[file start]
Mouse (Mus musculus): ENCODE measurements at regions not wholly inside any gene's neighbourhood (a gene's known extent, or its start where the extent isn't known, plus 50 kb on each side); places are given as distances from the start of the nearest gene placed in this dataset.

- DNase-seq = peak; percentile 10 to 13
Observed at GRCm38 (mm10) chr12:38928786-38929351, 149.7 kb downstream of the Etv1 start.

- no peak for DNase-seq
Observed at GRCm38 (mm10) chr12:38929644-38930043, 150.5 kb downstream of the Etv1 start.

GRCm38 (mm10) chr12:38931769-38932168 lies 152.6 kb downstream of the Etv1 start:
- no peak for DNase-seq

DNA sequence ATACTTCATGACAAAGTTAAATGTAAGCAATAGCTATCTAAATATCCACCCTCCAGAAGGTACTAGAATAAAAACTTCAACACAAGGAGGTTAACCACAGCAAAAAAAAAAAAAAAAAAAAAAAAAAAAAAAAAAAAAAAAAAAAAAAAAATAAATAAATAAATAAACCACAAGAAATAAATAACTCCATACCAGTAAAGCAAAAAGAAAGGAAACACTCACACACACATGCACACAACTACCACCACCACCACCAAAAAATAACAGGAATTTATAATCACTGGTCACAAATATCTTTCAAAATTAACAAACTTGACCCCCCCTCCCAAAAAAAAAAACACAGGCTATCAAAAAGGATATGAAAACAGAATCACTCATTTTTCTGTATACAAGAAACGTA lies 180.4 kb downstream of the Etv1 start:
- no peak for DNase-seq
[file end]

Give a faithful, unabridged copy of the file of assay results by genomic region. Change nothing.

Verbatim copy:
Mouse (Mus musculus): ENCODE measurements at regions not wholly inside any gene's neighbourhood (a gene's known extent, or its start where the extent isn't known, plus 50 kb on each side); places are given as distances from the start of the nearest gene placed in this dataset.

- DNase-seq = peak; percentile 10 to 13
Observed at GRCm38 (mm10) chr12:38928786-38929351, 149.7 kb downstream of the Etv1 start.

- no peak for DNase-seq
Observed at GRCm38 (mm10) chr12:38929644-38930043, 150.5 kb downstream of the Etv1 start.

GRCm38 (mm10) chr12:38931769-38932168 lies 152.6 kb downstream of the Etv1 start:
- no peak for DNase-seq

DNA sequence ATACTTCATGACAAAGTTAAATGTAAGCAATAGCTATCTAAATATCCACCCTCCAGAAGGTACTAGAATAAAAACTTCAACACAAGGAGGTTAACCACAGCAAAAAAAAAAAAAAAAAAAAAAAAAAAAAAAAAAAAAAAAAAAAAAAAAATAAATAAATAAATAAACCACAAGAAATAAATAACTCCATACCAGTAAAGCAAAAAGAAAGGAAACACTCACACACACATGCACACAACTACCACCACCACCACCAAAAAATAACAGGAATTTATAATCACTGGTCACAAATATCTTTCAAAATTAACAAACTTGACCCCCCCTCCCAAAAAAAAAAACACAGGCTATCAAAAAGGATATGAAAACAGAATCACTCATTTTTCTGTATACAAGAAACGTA lies 180.4 kb downstream of the Etv1 start:
- no peak for DNase-seq